AN: Unbeta'ed, in the grand tradition of Dickens-verse. Thank you to egelantier for the alpha and for allowing me to give one of the fics in this universe, which is her, always hers, forever, away. Used for the "captivity" square of my hc_bingo.
In honor of hoosierbitch's birthday. Happiest of them, dear.
Phil lost the kids within five hours of bringing them home. In fairness, he'd only let them out of his sight for ten minutes, while taking a work call and putting some dinner together, but all the same, it was discouraging. He'd gotten used to them pulling all kinds of escape routines at the hospital, but he'd rather hoped they'd settle once out of an environment filled with strange people, sharp instruments and even sharper smells.
Phil abandoned the broccoli and cheese casserole he'd been throwing together, and went to go search the nooks and crannies of his home.
He checked the air vents first, because they'd been a favorite in the hospital, but he didn't have any luck. The closets, both clothes and utilities, also yielded nothing. Phil didn't have a storage area, his split-level two bedroom apartment having always been enough room for himself and all of his possessions. With this thought, it hit Phil that he did have some storage space. He went and peered into the one space in his place he hadn't thought about in quite some time, the storage closet under the stairs.
Sure enough, Tasha and Clint had found their way into it and were curled up around each other, blinking sleepily awake. No sooner did she realize they'd been caught than Tasha was pushing Clint backward, putting herself in front of him. There wasn't really much of anywhere to go, and Clint wasn't having it anyway, hissing up at Phil.
Phil considered the situation and asked, "Can I get you a pillow? Or some blankets?"
Both kids frowned up at him, as though he'd told them they had to take a bath, or something equally distasteful to persons below the age of eighteen or so. They were both so small, despite the fact that the birth certificate they'd finally managed to dig up on Clint proved him to be thirteen, and Phil was pretty certain Tasha wasn't more than three years younger than him. They looked no older than seven or eight.
Phil weighed the likelihood that they would disappear the moment he went to go get them the items he had offered. He figured it was pretty high. He also figured he could probably find them again and hand over the goods. He walked off to collect some of the quilts his aunt had sent him over the years, and a few of the throw pillows a partner from a million years ago had insisted on and then left when she'd thrown him over for a banker.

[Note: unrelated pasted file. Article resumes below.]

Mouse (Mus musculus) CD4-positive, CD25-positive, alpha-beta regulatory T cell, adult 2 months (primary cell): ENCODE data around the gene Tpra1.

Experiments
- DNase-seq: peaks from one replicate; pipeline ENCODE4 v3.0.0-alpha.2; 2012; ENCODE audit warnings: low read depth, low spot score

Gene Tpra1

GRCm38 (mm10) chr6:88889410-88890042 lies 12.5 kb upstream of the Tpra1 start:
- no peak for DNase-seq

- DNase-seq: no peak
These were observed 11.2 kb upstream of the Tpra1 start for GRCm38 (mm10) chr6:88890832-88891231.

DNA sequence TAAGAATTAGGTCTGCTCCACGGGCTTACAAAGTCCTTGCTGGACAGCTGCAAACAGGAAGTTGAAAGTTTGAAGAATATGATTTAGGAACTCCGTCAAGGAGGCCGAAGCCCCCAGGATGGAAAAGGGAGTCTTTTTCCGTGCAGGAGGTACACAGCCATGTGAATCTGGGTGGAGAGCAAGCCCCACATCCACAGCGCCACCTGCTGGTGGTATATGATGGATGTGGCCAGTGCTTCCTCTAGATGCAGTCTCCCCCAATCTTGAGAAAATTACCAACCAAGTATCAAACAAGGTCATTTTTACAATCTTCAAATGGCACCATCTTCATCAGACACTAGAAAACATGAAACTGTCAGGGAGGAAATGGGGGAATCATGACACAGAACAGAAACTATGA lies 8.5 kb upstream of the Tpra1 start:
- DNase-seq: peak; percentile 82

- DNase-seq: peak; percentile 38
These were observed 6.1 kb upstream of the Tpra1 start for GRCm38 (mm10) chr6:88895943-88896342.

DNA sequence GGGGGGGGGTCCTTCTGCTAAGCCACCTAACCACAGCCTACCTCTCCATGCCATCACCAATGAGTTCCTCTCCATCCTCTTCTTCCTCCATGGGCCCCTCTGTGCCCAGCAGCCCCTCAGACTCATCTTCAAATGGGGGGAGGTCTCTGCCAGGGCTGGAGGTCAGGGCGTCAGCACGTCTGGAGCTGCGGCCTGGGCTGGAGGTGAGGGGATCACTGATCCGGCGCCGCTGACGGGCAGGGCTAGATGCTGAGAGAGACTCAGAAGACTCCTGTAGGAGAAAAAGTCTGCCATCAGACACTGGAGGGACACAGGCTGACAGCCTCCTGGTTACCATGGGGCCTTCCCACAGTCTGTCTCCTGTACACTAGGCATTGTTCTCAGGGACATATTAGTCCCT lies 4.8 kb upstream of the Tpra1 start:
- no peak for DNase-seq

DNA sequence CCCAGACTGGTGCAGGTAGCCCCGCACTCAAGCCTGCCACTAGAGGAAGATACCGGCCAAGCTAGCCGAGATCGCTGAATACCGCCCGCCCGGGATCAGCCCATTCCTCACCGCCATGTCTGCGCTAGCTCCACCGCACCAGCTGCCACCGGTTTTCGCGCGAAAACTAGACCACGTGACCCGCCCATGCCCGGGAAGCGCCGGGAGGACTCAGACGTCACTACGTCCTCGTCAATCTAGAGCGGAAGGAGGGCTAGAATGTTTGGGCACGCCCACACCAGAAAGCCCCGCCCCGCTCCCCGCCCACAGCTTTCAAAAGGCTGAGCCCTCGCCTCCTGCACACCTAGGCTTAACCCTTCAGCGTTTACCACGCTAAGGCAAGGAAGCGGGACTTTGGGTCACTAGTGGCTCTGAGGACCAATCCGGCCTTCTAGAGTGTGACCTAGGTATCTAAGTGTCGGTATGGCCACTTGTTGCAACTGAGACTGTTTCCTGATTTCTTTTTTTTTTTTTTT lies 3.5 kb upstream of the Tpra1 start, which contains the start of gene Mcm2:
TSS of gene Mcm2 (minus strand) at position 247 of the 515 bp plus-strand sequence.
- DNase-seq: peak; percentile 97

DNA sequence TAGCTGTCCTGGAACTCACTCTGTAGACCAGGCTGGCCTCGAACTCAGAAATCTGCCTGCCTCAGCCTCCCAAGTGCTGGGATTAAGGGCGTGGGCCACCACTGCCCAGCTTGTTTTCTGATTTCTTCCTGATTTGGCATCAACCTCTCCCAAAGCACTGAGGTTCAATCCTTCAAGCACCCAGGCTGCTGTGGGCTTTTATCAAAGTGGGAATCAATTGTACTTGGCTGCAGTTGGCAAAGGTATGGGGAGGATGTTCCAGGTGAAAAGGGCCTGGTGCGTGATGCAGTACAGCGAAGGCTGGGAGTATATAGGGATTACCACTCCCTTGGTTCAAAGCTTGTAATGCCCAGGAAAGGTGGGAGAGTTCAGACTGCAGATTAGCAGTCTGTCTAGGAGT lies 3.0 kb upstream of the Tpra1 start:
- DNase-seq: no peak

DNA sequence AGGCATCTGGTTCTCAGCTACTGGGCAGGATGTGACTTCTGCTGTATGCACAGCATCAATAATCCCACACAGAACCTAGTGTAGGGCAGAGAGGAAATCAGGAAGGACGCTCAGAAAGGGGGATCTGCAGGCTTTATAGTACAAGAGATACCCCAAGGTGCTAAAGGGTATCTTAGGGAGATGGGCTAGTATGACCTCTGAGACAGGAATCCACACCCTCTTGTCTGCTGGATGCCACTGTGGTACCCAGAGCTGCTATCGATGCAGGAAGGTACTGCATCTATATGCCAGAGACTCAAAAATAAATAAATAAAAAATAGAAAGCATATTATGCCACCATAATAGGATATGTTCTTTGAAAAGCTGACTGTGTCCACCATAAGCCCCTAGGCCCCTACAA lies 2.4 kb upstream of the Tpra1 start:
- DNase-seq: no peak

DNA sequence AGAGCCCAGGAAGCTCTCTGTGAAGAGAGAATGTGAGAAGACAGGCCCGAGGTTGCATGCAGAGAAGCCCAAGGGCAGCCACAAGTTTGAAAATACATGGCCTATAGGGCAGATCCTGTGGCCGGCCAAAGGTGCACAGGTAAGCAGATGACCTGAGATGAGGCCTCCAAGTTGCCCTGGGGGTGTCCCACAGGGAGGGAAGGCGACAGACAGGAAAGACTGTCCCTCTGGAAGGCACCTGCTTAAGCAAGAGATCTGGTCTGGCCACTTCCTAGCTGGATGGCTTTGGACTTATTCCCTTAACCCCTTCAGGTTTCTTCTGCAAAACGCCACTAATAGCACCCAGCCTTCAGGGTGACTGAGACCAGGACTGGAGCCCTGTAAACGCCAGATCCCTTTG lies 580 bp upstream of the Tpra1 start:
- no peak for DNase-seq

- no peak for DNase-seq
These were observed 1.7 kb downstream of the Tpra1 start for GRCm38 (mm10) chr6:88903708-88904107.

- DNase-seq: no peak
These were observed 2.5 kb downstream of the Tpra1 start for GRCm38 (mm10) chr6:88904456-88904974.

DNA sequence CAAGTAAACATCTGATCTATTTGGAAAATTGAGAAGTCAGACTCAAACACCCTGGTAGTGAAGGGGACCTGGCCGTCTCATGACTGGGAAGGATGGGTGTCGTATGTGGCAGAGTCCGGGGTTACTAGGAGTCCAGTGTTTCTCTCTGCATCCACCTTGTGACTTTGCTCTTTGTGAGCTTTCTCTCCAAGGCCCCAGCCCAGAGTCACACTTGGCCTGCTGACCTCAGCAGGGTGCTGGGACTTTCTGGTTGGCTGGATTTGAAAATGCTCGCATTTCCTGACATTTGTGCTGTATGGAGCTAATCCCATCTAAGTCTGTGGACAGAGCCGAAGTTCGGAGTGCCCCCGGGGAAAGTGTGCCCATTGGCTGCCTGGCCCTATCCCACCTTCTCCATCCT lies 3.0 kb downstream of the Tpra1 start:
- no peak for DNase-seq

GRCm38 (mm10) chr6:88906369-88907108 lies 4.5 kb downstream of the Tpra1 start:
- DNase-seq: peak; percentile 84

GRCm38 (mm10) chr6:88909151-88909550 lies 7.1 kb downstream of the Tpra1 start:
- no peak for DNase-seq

He ferried all of this back to the storage space, from where, indeed, two tiny people were conspicuously absent. He nodded and rechecked all the spots he'd tried in the first place, eventually finding them under the guest room bed. He left the stuff on the floor right to the side of the bed and said, "I'm making a casserole. Come out when you're hungry."
Then he left them to their own devices.
Phil heard them sneak out of the guest room at around midnight, because the door of that room had needed a good oiling for the better part of six months now. He gave them a few minutes while he tried to decide if going out and getting them to deal with him was a good idea, or if he should let them have some space. In the end, he decided that it helped precisely nobody in the situation to let the distance between them stand, not if they were going to live together and the kids were going to feel safe here. And Phil was set on that. It wasn't that Phil had never been denied anything in his life—he was a pro at that, really—but he rarely fell short of his goals. Those kids were going to be his. And they were going to love him at least a fraction as much as he'd loved them from the first moment he'd set eyes on the pair.
The feeling was completely inexplicable to Phil, never having had it before, but that was really beside the point. Those kids were going to be safe and healthy and happy if Phil had to kill all three of them in the process of making it happen. With that thought in mind, he left his room and headed to the kitchen.